Scottish and Welsh ministers wanted to retain a place in the EU Erasmus+ student exchange scheme despite the UK’s exit from the bloc and held talks
Scottish and Welsh ministers wanted to retain a place in the EU Erasmus+ student exchange scheme despite the UK’s exit from the bloc and held talks with EU counterparts to retain membership. But yesterday, EU Commission President Ursula von der Leyen said only the UK could only participate in Erasmus “as a whole” and not constituent countries of Britain.
In the letter to German MEP Terry Reintke, she added: “As one constituent nation of the UK, association to Erasmus+ is not possible for Scotland, separately.
“The only possibility for the UK is to associate as a whole, or not at all.
“The EU offered the United Kingdom full association to the Erasmus+ programme in exchange for the standard financial contribution from third countries participating in Union programmes.
“Following a year of constructive negotiations with the UK Government, the decision was made in London not to pursue UK association to Erasmus+.”
Ms Reintke spearheaded a campaign along with 150 other MEPs who wrote to the European Commission, asking them to consider if Scotland and Wales could continue to take part in Erasmus despite the UK’s exit.
Prime Minister Boris Johnson and Education Secretary Gavin Williamson unveiled a replacement – named the Turing Scheme after the codebreaker Alan Turing – which will receive around £100million in the next academic year.
The £100million Turing scheme will support UK students on work and study placements abroad from September with the Tories arguing the EU exchange scheme would hit the UK with a £2billion bill.
An International Education Strategy – focused on supporting the education sector to recover from the impact of the pandemic by boosting global opportunities – will work alongside the Turing scheme.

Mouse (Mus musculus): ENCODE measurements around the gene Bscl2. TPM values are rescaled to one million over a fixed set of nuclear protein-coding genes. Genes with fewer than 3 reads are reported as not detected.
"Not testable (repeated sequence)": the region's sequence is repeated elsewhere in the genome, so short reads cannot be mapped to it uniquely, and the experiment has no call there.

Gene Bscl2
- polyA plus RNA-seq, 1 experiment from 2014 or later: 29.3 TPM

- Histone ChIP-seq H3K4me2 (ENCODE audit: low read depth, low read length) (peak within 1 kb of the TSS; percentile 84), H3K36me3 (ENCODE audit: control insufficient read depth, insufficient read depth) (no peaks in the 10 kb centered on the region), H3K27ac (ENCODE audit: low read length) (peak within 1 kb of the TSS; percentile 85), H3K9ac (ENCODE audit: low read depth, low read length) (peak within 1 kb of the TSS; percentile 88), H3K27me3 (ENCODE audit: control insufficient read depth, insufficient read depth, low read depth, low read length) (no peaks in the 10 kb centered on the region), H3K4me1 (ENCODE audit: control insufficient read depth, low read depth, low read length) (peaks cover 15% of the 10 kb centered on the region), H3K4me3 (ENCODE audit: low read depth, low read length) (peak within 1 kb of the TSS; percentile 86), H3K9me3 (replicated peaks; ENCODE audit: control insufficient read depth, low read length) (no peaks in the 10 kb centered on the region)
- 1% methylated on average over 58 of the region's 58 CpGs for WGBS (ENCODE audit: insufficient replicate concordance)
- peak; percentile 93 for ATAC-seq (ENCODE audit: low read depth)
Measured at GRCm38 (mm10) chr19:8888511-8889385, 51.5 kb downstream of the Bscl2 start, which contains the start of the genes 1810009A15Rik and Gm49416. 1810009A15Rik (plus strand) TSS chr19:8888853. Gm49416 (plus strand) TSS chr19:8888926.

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The revised strategy, led by the Department for Education (DfE) and the Department for International Trade, will reaffirm the Government’s commitment to recruit at least 600,000 international students to the UK by 2030.
Ministers in the devolved administrations say this “pales in comparison” to Erasmus, while Turing reduces support for colleges and schools.
A No. 10 source said: “Erasmus is too bureaucratic and expensive, it’s an Expensive European affair.
“It’s time for Scotland and Wales to back our bold Turing scheme which will contribute to a great post-Brexit Britain.”
A Department for Education spokesperson added: “The UK Government decided to not participate in the next Erasmus+ programme as it was not in the interest of UK taxpayers and our net contribution would have been around £2bn over the programme.
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“The new global Turing Scheme, backed by £110million, will provide thousands of students across all of the UK with the opportunity to study and work abroad, beyond EU countries, and will include additional support for students from disadvantaged backgrounds.
“We will continue to work with the sector and devolved administrations to deliver the programme, and we will explore how the Turing Scheme and Erasmus+ could complement each other in continuing student exchanges between the UK and EU member states”.
The Scottish and Welsh Governments meanwhile expressed anger branding the decision as a “blow.”
Richard Lochhead, Scotland’s Higher Education Minister, added to this publication: “Losing Erasmus is a huge blow for the thousands of Scottish students, community groups and adult learners – from all demographic backgrounds – who can no longer live, study or work in Europe.
“The UK Government’s decision not to associate to Erasmus+ has created this problem, and we are grateful to Terry Reintke and other MEPs for their continued support.
“Despite Scotland not being a state and therefore not being able to remain a full participant on the same terms as the UK at the current time, we will work with the EU institutions to explore the options for as close a relationship as possible being maintained.”
A Welsh Government spokesman, added: “We continue to explore all options to ensure highly-valued partnerships with Europe, that have been damaged by the UK Government’s decision not to participate in Erasmus, are able to continue.”
Speaking in the Welsh Senedd earlier this month, First Minister Mark Drakeford accused the UK Government of having a “small-minded approach” in scrapping the scheme.